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Shadowlion Returns From Her Quest via the Plague Zone


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I'd been thinking about doing a challenge to help me in my (suspected) COVID recovery, but hadn't gotten very far on the specifics when I came on here two days ago to see when the next challenge was. Surprise! I went ahead and started a topic to anchor my commitment to doing this one.

 

The last two years have been quite a series of adventures and lessons. And, I have several more big ones planned for the next couple years that I need to get ready for. Expect to see goals beyond simply recovering. I've got hikes and back country travel planned–and plenty of other adventures–as soon as I am able to do so again.  Stories, photos, artwork will be sprinkled liberally throughout. This gal has been rediscovering her younger wild nature child self the last couple years!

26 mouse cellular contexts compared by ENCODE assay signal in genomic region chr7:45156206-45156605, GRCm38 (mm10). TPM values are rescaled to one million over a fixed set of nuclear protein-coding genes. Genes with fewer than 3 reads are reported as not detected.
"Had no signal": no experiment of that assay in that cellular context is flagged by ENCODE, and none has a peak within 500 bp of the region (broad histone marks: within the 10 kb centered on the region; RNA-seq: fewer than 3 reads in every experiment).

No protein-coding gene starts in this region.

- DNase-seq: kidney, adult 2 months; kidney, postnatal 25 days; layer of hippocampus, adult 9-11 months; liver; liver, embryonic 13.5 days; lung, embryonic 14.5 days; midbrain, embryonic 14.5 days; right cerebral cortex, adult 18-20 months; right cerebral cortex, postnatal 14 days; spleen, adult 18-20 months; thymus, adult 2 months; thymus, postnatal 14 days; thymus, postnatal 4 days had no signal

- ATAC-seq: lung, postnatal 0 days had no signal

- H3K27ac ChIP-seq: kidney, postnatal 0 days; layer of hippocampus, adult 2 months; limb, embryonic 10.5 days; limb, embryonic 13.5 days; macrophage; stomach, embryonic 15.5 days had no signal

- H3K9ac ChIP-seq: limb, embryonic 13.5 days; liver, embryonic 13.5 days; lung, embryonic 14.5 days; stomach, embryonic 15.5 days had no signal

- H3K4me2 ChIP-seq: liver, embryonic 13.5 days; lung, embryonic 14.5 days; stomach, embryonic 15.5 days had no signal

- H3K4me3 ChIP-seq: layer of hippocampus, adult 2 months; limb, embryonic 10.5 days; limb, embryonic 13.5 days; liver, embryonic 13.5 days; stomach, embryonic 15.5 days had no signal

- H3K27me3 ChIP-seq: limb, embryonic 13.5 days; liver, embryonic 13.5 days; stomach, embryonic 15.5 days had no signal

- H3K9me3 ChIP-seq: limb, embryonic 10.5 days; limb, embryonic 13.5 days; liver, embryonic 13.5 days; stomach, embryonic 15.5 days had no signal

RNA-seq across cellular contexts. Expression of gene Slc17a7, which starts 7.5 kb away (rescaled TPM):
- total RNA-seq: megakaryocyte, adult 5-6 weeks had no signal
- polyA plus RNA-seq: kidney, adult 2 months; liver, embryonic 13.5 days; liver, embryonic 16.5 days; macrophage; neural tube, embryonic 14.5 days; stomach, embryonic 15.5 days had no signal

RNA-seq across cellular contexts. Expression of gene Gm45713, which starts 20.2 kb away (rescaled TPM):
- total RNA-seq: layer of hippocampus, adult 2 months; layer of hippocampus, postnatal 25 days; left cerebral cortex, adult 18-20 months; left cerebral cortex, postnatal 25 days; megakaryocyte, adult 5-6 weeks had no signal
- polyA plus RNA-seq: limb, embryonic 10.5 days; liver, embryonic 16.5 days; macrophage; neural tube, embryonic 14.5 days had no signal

I have also discovered that I have an additional spirit animal as I immerse myself in my sixties. (Ha!) 😄

980455699_cruisingotter.thumb.png.417447a90d157a31911f86dbbe5285a4.png

River Otters at Sequoia Park Zoo, Eureka, California. There will be more pictures of them... 

 

 

Stealthily shot out the door of my rental cottage on the shores of Cordova Bay, British Columbia, Canada, March, 2020 Juvenile Bald Eagle and ravens.

1596930459_eagleandravens.png.55d63ea0bcb307e09072052d3a546442.png